Bible: The children write a five-paragraph report on each Bible book over the course of 4 years. They also go through some Bible overviews, continue memorization, and study worldview and church history. I am directly involved with this, since it is the most important subject of all.
Math: We use traditional textbooks, online resources, and computer assisted learning, as well as competitions. One of my goals is to give the children a varied approach to each topic and to encourage real life learning and well as in-depth understanding. Another goal is to ensure that the children will be able to learn without input from me. Although I am able to help when necessary, math is not my focus at this time, but the children are learning well in spite of—or because of—that.
English: We use the library, tweak traditional literature textbooks, read great books in relation to our history studies, and use a rigorous grammar textbook series, complete with tests and answer keys. I try to encourage writing about other subjects, but this is an area in which we struggle. We’ve improved greatly in the past year, though.
History and Geography: We have textbooks but use ‘real’ books and the internet wherever possible. We spend time on these subjects every year in some way or another. Since our upper level history text does not have an answer key, I spend a lot of time learning/relearning the material in order to be able to discuss the topics and grade Miss 17’s work…and I plan to keep her notes as answer keys for the rest of the children. (Smile.) History, tied in with worldview studies and church history, is a great source of ideas to think and write about.
Sciences: We use Apologia science, and it’s such a joy to work with. The textbooks are thorough and clear and the tests and study guides are, for the most part, excellent. Experiments are well-planned and clearly explained. Biology, chemistry, and physics are taught rigorously. As a scientist, I’m very pleased with these texts; as a homeschool mom I love how they simplify my life.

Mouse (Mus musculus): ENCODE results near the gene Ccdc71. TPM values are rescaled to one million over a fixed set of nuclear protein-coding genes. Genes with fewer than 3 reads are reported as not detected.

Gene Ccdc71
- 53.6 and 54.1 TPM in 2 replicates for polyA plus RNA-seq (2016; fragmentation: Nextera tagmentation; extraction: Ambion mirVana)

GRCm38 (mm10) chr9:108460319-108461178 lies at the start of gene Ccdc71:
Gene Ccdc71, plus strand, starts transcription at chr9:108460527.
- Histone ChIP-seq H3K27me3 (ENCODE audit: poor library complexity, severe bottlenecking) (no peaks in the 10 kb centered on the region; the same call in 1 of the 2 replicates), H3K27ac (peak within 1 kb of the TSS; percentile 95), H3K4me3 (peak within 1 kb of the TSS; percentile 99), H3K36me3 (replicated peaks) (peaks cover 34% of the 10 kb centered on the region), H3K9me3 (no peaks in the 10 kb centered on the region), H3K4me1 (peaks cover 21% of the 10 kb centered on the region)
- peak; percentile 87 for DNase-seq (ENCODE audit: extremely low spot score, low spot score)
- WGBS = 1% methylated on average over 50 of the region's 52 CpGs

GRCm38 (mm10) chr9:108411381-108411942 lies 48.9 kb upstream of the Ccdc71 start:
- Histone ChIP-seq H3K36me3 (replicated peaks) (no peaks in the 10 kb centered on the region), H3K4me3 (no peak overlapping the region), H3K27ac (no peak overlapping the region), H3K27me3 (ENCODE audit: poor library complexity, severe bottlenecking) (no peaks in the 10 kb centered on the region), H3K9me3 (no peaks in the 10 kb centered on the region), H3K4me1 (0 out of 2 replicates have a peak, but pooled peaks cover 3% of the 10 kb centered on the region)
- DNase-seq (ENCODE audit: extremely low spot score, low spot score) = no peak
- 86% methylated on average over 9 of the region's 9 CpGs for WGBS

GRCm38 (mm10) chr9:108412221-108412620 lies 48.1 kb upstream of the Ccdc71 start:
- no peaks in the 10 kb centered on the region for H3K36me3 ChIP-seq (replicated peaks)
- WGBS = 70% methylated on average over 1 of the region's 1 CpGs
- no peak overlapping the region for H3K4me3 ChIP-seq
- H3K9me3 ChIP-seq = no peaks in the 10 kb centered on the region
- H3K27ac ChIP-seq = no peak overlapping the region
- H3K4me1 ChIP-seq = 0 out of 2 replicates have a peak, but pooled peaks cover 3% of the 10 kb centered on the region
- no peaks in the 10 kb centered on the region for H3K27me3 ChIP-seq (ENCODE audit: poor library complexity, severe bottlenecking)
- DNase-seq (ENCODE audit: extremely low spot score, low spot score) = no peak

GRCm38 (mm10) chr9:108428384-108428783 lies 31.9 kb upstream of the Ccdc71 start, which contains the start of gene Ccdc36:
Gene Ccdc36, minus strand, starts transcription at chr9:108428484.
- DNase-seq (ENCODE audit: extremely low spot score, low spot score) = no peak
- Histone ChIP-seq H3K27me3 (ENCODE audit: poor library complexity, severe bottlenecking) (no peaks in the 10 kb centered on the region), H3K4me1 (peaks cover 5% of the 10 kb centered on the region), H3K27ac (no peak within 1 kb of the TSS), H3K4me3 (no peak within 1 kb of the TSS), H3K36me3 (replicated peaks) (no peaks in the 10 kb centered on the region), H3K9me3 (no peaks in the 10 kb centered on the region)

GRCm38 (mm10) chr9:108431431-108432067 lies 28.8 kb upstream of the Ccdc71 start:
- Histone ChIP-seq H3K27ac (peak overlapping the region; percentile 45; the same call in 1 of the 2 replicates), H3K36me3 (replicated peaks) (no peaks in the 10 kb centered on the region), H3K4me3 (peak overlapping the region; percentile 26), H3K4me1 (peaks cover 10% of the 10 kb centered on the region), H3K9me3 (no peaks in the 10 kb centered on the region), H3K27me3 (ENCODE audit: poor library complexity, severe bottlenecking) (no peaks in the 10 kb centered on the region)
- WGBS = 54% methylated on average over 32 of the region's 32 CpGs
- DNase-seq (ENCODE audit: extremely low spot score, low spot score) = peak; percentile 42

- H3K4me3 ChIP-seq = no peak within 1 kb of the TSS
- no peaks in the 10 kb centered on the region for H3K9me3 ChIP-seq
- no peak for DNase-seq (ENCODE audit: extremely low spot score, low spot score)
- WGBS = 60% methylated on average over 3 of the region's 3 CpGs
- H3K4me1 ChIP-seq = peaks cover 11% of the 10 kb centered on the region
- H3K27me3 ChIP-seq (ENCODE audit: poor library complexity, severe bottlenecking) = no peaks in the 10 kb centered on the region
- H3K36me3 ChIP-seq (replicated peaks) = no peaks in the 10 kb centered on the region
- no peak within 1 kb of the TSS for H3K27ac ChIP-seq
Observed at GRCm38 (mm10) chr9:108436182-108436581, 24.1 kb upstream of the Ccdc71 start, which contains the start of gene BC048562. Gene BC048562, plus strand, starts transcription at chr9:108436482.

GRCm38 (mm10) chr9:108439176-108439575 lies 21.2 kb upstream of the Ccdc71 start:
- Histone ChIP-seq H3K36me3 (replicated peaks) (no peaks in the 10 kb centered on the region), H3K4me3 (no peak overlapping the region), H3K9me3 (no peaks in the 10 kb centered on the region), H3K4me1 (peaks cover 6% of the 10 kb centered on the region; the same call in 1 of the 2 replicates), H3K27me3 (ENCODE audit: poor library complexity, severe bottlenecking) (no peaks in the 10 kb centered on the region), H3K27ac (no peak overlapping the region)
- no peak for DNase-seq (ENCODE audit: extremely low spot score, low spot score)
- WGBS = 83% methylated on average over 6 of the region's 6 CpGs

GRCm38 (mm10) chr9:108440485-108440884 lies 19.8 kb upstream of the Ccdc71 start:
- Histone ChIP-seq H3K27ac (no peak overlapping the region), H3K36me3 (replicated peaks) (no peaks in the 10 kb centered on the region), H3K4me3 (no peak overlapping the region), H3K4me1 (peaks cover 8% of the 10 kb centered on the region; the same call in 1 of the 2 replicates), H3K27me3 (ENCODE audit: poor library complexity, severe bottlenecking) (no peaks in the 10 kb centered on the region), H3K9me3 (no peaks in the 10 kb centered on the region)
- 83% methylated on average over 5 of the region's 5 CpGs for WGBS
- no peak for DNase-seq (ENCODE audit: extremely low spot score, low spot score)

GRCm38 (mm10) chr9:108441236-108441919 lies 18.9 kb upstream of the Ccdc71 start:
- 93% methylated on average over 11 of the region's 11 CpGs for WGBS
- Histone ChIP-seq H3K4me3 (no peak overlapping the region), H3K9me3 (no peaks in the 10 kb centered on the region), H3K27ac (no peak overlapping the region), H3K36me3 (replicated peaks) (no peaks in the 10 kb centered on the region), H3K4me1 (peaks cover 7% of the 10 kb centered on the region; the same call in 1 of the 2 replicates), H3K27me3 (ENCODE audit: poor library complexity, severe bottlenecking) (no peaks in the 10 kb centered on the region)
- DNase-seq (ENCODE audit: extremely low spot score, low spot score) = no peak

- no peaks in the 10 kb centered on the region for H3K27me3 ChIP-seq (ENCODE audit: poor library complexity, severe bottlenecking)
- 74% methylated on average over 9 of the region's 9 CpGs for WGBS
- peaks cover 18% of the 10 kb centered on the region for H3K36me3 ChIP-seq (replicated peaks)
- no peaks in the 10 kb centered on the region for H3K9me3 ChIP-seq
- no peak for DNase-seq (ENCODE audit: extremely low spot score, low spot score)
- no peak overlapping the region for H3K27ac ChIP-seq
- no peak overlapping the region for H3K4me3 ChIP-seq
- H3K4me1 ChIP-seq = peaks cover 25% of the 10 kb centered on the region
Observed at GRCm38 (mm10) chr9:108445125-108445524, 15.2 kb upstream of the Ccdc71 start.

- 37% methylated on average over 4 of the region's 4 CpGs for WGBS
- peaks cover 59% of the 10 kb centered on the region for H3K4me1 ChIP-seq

Languages: Our children study two languages, French and Dutch. Since I know Dutch, we study that using Rosetta Stone and by reading books together. In the final year, I plan to teach Dutch grammar, which I’ll need to review myself. As for French, I’m relearning it along with my children. Fortunately, I knew it well once upon a time, and can therefore relearn it quickly. However, if I do not work ahead in French this summer, I’ll need to find a tutor for Miss 17. As it is, we’ll probably need to find a marker for her reports and essays. In the meantime, I spend several hours a week happily doing French with my children, and we supplement with Rosetta Stone.
Things we do not study in a traditional way include computer, formal logic, rhetoric, advanced Greek and Latin, dissection experiments, dual enrollment, group learning, music, PE, apprenticeships, economics, art, law, and more. Some of these my children study on their own. We keep track of what they learn so that they will be able to get credit for these subjects if necessary.
There are so many ways to do advanced courses. I’ve shared what we do in the hopes that it may help someone in some way. To see what other families do, you can visit the Blog Cruise. One final thing I’ve learned, after spending several years worrying about the high school years, is that God gives the strength and ability when you need it, not ahead of time.
May God bless you as a homeschool mom of teens, whether you are one already or are considering becoming one in the future.